Good Kill

Movie review by
Jeffrey M. Anderson, Common Sense Media
Good Kill Movie Poster Image
Disturbing scenes in heavy but effective war-related drama.
  • R
  • 2015
  • 102 minutes

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A lot or a little?

The parents' guide to what's in this movie.

Positive Messages

Raises interesting questions about the nature of war, giving older teens and grown-ups something to really think about and talk about.

Positive Role Models & Representations

The characters aren't particularly admirable, though they do suffer from a crisis of conscience. They're all very troubled and conflicted, and each tries to find some way of dealing with the stresses of the job, whether it's drinking, blindly following orders, or eventually quitting.


A man hits a woman and rapes her, twice, as seen from satellite cameras. Explosions, death, and destruction as shown on a video monitor. A man has explosions of temper. He briefly hits his wife, then punches a mirror.


A husband and wife have sex; she's on top, but there isn't any graphic nudity. Heavy sexual innuendo. Reference to oral sex. Flirting between a married man and another woman.


Heavy, constant language. Multiple uses of "f--k" and "f--king." Plus "s--t," "bitch," "piss," "crap," "Jesus Christ" (as an exclamation), "Godforsaken."


Mention of Ferrari and Ford.

Drinking, Drugs & Smoking

The main character seems on the verge of being an alcoholic; he sneaks drinks from a bottle of vodka in the bathroom and drinks in the car -- he's pulled over for drunk driving. Also beer drinking at parties and cigarette smoking. Reference to "coke" (cocaine). "War on drugs" is mentioned.

What parents need to know

Parents need to know that Good Kill is a war-related drama about a U.S. Air Force pilot (Ethan Hawke) who now fires drones at Middle Eastern targets from a safe bunker in Las Vegas. There are scenes of shocking, upsetting violence when victims are shown dying in explosions (seen via video monitors). And a man rapes a woman, twice, while airmen watch helplessly from their monitors. The main character has moments of explosive rage/violence himself and briefly strikes out at his wife. A married couple has sex; there's also some flirting and heavy sexual innuendo. Language is nearly constant, with "f--k" and "f---ing" both used a ton. The character also drinks very heavily -- and sometimes secretly, making it seem like he's on the verge of addiction. Characters also smoke, and there's a reference to cocaine. Though the movie isn't very subtle, it offers many thought-provoking themes for older teens and adults to ponder and discuss.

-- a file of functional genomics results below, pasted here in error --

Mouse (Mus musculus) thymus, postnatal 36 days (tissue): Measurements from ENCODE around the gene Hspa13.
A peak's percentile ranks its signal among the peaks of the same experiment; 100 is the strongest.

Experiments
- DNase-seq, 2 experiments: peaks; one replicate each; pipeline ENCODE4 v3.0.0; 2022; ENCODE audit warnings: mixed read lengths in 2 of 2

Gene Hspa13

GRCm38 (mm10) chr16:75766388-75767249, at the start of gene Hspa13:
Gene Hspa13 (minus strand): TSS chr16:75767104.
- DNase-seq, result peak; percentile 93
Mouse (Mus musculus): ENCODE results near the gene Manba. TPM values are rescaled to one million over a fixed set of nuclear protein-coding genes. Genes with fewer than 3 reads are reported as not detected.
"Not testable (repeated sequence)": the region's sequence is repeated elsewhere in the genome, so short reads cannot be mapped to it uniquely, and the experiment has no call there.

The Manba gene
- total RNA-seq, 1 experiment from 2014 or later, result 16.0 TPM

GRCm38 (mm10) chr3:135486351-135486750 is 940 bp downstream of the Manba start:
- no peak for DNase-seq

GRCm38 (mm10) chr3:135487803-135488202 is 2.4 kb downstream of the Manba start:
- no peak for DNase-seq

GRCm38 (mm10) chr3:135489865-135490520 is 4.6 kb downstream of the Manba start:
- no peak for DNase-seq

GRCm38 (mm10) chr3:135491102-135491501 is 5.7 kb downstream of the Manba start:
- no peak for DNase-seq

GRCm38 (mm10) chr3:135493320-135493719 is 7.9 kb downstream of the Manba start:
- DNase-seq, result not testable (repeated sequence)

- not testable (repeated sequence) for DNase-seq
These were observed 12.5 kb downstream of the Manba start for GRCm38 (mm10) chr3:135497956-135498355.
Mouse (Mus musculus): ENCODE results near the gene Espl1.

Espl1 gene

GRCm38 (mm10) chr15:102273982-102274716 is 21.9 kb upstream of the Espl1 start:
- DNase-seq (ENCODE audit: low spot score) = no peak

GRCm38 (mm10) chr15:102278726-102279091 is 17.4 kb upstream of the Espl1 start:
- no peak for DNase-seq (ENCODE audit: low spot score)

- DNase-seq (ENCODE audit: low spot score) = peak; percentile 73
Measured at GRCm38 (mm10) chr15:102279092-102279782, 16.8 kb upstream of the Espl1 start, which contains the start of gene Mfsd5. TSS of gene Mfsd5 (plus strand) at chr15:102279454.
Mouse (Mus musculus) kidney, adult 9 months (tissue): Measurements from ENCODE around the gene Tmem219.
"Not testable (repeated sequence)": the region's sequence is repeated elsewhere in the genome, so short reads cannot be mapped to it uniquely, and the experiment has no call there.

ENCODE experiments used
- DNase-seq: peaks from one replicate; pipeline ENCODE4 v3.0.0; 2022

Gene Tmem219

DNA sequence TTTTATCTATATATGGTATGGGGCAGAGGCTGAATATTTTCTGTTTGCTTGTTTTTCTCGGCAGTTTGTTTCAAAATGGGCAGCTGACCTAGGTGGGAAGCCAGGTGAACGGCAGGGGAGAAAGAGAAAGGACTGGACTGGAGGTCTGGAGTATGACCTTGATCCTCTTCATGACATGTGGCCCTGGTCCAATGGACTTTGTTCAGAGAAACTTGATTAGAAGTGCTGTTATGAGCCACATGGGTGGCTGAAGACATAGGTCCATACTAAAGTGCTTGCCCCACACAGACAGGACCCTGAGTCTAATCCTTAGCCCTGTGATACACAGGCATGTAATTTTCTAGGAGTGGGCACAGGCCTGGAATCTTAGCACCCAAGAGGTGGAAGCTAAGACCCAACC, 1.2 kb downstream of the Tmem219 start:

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What's the story?

In 2010, U.S. Air Force pilot Major Thomas Egan (Ethan Hawke) controls unmanned aerial vehicles (also called "drones") from a safe bunker in Las Vegas. On a daily basis, he must deal with the moral ramifications of killing people using a monitor -- and the damage to his ego that comes from performing a job with no risk. A new member of his team (Zoe Kravitz) becomes increasingly disillusioned with their duties, while others believe they're serving their country. Thomas also helplessly drifts away from his children and his wife, Molly (January Jones), retreating into drinking and daydreaming. When the chance to help someone comes along, even at the risk of everything else, he must decide whether to take it.

Is it any good?

Though the movie is heavy and preachy, with characters making too many speeches, Hawke's powerful performance humanizes the incendiary material and gives it an emotional heft. Writer/director Andrew Niccol specializes in movies about people trapped in mechanized worlds, though he usually achieves a bit more success with some irony infused in the storytelling.

In GOOD KILL, which is based on actual events, the irony is all spoken out loud: At least two characters -- seasoned Colonel Jack Johns (Bruce Greenwood) and new recruit Vera Suarez (Kravitz) -- seem to be in the film almost solely for that purpose. Thankfully, Hawke digs into a very dark place for his role (his anguish draws real empathy from viewers), and Jones matches him as his suffering wife who continually tries to reach him but also has a life of her own. And Niccol makes expert, thoughtful use of the bunker interiors, crossed with the wide-open spaces of Las Vegas.

Talk to your kids about ...

  • Families can talk about Good Kill's violence. How does the fact that it takes place mostly on video monitors affect its impact? Does that make it seem less or more horrible? Does exposure to violent movies make kids more aggressive?

  • Why do you think the character drinks so much? Does he enjoy it? What are the signs that he's becoming addicted? Are there consequences for his drinking?

  • What does the movie have to say about the use of drones in war? Is it for or against them? What complicates the issue?

  • How are good and evil designated in this movie? Are there clear "good guys" and "bad guys"? Is there a gray area?

Movie details

Our editors recommend

For kids who love drama and action

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